From Autism Transition Handbook
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[[Image:Summer_Day_copy.jpg|right|183x203px|border|Summer Day by Brian]]
Revision as of 14:18, 24 April 2012
While the vast majority of recreational programs across the state for individuals with autism are designed for children and youth, there are some that offer programs through adulthood. These include drama, music, equestrian services, rock climbing and karate. Some Arcs provide recreational activities/clubs, for adults or can provide information for starting up groups specificaly for adults. See the list of recreation providers for more information.
Traveling is strenous today even for the most experienced travelers. For a child or adult with autism, leaving the comforts and routines of home can be difficult. Hotels are slowly starting to offer more autism friendly accommodations for individuals with autism. At the center of this change is the Center for Autism & Related Disorders at the University of South Florida, or CARD-USF, which is working with local hotels in Tampa, Florida to establish standardardized criteria for an "autism-friendly" hotel.
According to CARD, the following criteria make a hotel autism-friendly:
- Make all lighting adjustable with dimmers to accommodate travelers who have light sensitivities.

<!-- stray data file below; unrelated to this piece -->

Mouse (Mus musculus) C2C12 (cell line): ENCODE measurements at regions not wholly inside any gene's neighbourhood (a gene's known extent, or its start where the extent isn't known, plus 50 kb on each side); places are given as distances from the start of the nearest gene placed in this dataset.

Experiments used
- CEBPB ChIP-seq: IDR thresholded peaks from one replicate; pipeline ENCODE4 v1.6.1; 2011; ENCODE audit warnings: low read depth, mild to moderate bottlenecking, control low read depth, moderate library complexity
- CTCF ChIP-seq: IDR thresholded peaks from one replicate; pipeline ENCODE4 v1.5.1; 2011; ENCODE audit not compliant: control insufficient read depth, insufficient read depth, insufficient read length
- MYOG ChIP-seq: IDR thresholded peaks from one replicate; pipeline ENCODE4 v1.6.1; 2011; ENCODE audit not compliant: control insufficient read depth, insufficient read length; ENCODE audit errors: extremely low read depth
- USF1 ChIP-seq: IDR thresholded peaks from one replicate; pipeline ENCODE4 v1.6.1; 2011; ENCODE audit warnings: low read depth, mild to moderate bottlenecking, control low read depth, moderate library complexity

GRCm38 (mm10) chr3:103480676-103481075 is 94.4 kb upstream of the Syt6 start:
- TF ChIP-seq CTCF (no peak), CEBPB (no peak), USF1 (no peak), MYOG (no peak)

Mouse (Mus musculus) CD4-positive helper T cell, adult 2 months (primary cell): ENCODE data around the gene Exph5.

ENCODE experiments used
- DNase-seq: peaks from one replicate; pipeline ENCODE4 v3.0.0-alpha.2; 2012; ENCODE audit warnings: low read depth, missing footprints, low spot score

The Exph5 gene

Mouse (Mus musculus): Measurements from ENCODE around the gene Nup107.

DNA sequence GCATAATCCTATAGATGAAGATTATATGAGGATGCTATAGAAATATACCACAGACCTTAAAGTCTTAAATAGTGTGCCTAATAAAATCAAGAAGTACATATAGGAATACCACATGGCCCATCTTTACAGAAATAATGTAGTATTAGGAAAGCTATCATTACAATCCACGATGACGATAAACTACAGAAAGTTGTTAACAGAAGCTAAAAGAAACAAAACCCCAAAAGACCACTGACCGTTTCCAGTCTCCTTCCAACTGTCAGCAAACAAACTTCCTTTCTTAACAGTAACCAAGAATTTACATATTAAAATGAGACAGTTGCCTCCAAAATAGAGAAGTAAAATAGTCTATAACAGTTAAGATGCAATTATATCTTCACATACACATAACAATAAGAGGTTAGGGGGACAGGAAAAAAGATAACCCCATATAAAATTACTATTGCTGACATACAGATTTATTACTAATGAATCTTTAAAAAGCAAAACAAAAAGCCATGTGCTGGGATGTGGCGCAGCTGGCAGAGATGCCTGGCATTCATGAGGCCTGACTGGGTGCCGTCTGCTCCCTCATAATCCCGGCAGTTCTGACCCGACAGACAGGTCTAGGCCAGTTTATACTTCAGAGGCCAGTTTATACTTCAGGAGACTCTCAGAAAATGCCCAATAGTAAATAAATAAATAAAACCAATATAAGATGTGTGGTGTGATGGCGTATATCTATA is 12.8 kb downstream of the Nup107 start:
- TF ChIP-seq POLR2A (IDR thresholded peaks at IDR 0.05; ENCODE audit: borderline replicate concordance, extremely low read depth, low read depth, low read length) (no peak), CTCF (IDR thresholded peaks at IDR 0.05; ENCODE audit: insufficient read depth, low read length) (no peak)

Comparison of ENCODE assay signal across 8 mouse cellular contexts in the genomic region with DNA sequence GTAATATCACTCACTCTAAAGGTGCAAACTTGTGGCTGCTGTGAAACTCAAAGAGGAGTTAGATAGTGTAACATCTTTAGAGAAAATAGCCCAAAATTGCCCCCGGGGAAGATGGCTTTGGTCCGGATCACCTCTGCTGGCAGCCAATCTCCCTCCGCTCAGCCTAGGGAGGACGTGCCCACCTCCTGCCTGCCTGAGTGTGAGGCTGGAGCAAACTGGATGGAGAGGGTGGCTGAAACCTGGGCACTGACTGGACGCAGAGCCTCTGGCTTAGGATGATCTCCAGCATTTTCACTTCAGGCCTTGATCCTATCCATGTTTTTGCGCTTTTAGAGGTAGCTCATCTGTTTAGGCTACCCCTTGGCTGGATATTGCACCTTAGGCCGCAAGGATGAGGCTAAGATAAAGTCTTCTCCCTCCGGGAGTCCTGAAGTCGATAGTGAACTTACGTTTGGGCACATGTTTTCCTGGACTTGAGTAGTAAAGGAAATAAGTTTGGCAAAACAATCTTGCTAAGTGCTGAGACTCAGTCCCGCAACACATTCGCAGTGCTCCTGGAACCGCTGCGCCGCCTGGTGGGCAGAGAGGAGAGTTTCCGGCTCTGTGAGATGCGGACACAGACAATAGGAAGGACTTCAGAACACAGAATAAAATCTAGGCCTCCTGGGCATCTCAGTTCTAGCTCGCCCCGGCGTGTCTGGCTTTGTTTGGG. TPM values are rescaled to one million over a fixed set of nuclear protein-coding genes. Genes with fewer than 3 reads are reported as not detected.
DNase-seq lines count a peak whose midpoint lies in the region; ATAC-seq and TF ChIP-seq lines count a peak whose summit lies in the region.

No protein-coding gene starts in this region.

- Provide temperature controls in rooms.
- Ensure that all guest room doors have locks on the inside. Put alarms on all exit doors.
- Many children on the autism spectrum are on restricted diets, whether because of food sensitivities (to taste, texture) or because of allergies. Provide mini fridges in guest rooms so that parents can store their own food and drinks.
- Bolt down some decorations and amenities, such as lamps, televisions, and telephones.
- Outfit balconies and/or windows with locks and/or keypads for safety. Many children on the autism spectrum have difficulties with spatial recognition, which could reduce their fear while on a balcony or near a window.
- Avoid using harsh chemicals or cleaning products and provide frill-free decor. The more basic, the better.
- Provide extra blankets and pillows. The extra weight simulates the feeling of a "hug" for some on the spectrum, and thereby ensures a more secure and restful sleep.
- Bathtubs in guest bathrooms are preferable to showers
Autism Friendly Hotels:
There is a website dedicated specifically for travelers with autism: http://www.autisticglobetrotting.com/
Sensory Friendly Movies
AMC and the Autism Society offer sensory friendly movies once a month in theaters around the country. These are up-to-date movies that are shown in an autism-accepting, safe environment. During these movies, the lights are kept up, the sound is turned down, and there are no previews or advertisements prior to the feature film starting. Families are allowed to bring snacks in from home and anyone can talk, sing, or dance during the movie. Movie ticket prices are $4-6 a show, depending on the individual theater.
For more information, see the Autism Society website
In Pennsylvania, sensory friendly movies are available in Allentown, Bensalem, Philadelphia, West Chester, and West Homestead.